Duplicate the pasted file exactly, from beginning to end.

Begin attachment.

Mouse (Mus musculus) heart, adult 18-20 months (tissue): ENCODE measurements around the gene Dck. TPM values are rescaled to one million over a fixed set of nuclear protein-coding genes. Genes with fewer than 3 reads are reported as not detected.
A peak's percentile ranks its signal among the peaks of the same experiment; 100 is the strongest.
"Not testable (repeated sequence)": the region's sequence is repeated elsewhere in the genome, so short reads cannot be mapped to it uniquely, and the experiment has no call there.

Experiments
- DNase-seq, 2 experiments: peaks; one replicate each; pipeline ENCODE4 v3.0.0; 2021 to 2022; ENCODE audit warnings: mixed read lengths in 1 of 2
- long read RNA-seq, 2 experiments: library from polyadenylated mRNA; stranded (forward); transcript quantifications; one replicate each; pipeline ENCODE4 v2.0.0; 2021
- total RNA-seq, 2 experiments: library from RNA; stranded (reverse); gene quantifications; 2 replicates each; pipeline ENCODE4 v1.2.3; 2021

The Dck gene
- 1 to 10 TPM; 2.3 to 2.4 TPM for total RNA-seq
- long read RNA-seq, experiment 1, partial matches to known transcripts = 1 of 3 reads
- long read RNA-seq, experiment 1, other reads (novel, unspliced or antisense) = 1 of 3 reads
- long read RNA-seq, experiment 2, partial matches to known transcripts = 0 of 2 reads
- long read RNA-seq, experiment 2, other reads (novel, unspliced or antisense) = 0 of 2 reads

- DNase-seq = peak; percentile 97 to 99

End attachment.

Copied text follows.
Mouse (Mus musculus) heart, adult 18-20 months (tissue): ENCODE measurements around the gene Dck. TPM values are rescaled to one million over a fixed set of nuclear protein-coding genes. Genes with fewer than 3 reads are reported as not detected.
A peak's percentile ranks its signal among the peaks of the same experiment; 100 is the strongest.
"Not testable (repeated sequence)": the region's sequence is repeated elsewhere in the genome, so short reads cannot be mapped to it uniquely, and the experiment has no call there.

Experiments
- DNase-seq, 2 experiments: peaks; one replicate each; pipeline ENCODE4 v3.0.0; 2021 to 2022; ENCODE audit warnings: mixed read lengths in 1 of 2
- long read RNA-seq, 2 experiments: library from polyadenylated mRNA; stranded (forward); transcript quantifications; one replicate each; pipeline ENCODE4 v2.0.0; 2021
- total RNA-seq, 2 experiments: library from RNA; stranded (reverse); gene quantifications; 2 replicates each; pipeline ENCODE4 v1.2.3; 2021

The Dck gene
- 1 to 10 TPM; 2.3 to 2.4 TPM for total RNA-seq
- long read RNA-seq, experiment 1, partial matches to known transcripts = 1 of 3 reads
- long read RNA-seq, experiment 1, other reads (novel, unspliced or antisense) = 1 of 3 reads
- long read RNA-seq, experiment 2, partial matches to known transcripts = 0 of 2 reads
- long read RNA-seq, experiment 2, other reads (novel, unspliced or antisense) = 0 of 2 reads

- DNase-seq = peak; percentile 97 to 99